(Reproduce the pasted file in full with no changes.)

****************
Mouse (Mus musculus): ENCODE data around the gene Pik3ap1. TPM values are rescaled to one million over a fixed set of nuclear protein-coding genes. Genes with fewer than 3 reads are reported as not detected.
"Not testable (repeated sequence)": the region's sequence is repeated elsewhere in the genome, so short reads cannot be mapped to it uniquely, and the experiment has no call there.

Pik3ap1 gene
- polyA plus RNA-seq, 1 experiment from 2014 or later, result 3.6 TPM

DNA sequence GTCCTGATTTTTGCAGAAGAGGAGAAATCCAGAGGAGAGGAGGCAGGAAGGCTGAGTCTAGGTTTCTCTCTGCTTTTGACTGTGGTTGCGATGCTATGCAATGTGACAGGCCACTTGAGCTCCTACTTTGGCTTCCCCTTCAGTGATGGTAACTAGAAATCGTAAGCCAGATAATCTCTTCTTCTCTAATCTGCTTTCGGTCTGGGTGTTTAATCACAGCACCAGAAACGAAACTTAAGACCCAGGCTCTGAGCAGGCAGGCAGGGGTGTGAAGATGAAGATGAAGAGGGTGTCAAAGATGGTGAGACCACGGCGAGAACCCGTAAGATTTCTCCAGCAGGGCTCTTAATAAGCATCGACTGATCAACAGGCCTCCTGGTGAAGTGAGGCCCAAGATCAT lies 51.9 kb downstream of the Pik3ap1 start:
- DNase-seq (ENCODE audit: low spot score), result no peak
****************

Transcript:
Mouse (Mus musculus): ENCODE data around the gene Pik3ap1. TPM values are rescaled to one million over a fixed set of nuclear protein-coding genes. Genes with fewer than 3 reads are reported as not detected.
"Not testable (repeated sequence)": the region's sequence is repeated elsewhere in the genome, so short reads cannot be mapped to it uniquely, and the experiment has no call there.

Pik3ap1 gene
- polyA plus RNA-seq, 1 experiment from 2014 or later, result 3.6 TPM

DNA sequence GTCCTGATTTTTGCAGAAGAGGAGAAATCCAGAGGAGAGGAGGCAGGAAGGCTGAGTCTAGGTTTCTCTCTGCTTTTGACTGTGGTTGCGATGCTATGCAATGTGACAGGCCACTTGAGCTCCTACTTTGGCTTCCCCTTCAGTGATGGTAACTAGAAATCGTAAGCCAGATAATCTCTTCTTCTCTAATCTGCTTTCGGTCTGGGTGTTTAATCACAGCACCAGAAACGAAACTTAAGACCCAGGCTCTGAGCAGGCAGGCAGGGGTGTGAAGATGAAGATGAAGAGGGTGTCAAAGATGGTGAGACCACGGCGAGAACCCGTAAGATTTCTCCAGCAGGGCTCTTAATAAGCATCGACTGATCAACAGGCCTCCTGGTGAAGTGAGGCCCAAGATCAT lies 51.9 kb downstream of the Pik3ap1 start:
- DNase-seq (ENCODE audit: low spot score), result no peak